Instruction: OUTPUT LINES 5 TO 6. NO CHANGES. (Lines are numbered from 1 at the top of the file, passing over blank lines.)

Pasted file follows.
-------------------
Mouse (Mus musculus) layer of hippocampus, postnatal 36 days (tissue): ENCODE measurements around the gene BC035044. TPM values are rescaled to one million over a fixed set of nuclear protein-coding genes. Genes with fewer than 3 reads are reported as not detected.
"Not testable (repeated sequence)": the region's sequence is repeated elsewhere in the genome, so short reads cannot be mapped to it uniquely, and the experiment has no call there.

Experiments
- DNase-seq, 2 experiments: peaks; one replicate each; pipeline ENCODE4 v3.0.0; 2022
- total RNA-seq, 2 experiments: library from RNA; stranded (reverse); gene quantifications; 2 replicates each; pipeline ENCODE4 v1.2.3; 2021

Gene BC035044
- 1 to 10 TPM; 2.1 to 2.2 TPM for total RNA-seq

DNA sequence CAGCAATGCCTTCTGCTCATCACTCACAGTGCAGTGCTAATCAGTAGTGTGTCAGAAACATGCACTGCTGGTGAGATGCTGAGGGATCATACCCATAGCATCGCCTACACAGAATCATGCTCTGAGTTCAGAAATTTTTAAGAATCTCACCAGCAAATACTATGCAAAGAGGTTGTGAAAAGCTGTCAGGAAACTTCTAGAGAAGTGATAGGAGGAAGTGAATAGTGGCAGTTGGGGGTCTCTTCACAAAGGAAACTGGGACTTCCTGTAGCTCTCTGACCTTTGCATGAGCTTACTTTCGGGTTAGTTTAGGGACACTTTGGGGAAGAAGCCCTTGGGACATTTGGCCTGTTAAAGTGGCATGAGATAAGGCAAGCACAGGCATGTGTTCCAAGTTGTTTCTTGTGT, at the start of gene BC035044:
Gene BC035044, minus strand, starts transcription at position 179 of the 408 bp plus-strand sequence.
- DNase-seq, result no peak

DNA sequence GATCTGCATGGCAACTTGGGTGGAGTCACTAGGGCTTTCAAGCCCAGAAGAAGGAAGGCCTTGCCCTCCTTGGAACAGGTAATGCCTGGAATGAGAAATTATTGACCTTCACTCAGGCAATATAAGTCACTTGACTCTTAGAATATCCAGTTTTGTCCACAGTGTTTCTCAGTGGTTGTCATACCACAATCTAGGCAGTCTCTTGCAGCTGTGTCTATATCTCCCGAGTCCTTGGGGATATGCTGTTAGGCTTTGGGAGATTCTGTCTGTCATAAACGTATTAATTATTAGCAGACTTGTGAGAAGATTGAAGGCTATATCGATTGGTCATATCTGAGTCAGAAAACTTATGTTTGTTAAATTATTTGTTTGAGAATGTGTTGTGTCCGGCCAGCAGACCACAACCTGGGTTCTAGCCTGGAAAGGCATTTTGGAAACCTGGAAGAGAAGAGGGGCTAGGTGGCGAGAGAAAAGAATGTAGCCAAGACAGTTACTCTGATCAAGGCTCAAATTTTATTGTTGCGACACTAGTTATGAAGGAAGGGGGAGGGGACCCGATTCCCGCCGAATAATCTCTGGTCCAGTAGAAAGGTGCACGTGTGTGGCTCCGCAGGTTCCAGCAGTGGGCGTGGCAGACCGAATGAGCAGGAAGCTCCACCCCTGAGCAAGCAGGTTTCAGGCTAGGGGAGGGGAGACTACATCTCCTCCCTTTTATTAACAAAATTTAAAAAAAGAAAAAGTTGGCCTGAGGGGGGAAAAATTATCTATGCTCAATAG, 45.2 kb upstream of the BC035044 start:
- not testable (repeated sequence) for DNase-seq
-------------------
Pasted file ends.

- total RNA-seq, 2 experiments: library from RNA; stranded (reverse); gene quantifications; 2 replicates each; pipeline ENCODE4 v1.2.3; 2021

Gene BC035044